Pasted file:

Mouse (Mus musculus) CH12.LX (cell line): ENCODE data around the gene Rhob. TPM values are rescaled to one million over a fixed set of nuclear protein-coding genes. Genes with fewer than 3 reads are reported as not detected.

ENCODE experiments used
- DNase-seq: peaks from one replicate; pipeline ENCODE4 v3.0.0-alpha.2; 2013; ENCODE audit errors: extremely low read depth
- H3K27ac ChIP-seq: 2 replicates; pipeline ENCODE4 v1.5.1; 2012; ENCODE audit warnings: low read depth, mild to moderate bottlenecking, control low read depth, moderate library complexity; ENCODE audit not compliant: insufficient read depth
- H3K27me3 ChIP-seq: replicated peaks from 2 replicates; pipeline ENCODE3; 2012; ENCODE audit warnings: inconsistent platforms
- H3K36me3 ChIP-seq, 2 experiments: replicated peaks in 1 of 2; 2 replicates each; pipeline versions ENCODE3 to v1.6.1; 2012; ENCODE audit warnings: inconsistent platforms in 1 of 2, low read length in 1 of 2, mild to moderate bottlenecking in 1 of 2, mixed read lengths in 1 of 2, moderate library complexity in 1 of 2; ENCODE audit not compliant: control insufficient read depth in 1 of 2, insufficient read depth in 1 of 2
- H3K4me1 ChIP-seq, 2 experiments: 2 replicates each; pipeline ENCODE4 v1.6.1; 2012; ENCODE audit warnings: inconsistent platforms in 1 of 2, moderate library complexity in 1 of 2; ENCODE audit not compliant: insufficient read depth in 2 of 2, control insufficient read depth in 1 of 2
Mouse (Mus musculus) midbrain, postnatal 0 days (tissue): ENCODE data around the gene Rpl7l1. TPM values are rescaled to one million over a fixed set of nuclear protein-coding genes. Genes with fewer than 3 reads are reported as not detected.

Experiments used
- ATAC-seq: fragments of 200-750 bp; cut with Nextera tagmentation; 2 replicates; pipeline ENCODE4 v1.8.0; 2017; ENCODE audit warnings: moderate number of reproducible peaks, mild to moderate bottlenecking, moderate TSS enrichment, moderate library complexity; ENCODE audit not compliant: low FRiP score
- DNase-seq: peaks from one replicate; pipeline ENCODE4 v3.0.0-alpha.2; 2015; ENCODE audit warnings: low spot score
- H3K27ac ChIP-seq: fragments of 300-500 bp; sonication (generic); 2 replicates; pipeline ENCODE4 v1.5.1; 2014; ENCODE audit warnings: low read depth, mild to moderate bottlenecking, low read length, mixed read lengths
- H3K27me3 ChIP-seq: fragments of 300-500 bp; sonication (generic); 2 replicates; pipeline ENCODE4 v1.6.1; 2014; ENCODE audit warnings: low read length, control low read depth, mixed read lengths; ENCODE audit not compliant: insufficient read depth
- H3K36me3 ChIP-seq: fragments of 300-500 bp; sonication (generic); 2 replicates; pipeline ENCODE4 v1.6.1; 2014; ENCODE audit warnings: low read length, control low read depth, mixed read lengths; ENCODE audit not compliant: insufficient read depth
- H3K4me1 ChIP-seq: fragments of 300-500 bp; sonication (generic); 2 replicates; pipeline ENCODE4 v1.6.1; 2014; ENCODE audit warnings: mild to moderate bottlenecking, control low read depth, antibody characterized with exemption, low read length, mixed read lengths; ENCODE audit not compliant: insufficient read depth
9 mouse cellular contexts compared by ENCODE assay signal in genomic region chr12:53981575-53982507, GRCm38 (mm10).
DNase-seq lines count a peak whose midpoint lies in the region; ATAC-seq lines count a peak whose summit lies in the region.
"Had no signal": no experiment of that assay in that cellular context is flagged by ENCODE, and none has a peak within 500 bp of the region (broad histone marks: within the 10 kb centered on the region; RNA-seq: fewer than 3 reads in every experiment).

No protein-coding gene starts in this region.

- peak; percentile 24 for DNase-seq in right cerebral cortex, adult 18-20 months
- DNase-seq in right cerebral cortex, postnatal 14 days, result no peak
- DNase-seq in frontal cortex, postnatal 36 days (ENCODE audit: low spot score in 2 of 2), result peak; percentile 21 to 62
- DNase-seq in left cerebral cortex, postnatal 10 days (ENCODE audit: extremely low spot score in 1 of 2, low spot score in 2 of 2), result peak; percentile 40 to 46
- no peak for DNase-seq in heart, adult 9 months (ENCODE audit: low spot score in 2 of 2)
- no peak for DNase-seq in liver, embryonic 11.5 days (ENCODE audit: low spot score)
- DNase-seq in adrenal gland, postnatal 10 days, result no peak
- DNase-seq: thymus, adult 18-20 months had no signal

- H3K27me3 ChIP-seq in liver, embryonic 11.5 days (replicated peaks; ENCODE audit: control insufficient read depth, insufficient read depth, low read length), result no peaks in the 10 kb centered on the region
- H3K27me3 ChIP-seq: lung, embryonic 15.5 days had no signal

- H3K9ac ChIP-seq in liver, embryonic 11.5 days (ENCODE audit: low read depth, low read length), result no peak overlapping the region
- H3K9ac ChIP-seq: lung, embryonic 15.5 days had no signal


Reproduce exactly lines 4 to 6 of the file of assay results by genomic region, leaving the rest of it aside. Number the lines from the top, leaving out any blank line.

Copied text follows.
- H3K27ac ChIP-seq: 2 replicates; pipeline ENCODE4 v1.5.1; 2012; ENCODE audit warnings: low read depth, mild to moderate bottlenecking, control low read depth, moderate library complexity; ENCODE audit not compliant: insufficient read depth
- H3K27me3 ChIP-seq: replicated peaks from 2 replicates; pipeline ENCODE3; 2012; ENCODE audit warnings: inconsistent platforms
- H3K36me3 ChIP-seq, 2 experiments: replicated peaks in 1 of 2; 2 replicates each; pipeline versions ENCODE3 to v1.6.1; 2012; ENCODE audit warnings: inconsistent platforms in 1 of 2, low read length in 1 of 2, mild to moderate bottlenecking in 1 of 2, mixed read lengths in 1 of 2, moderate library complexity in 1 of 2; ENCODE audit not compliant: control insufficient read depth in 1 of 2, insufficient read depth in 1 of 2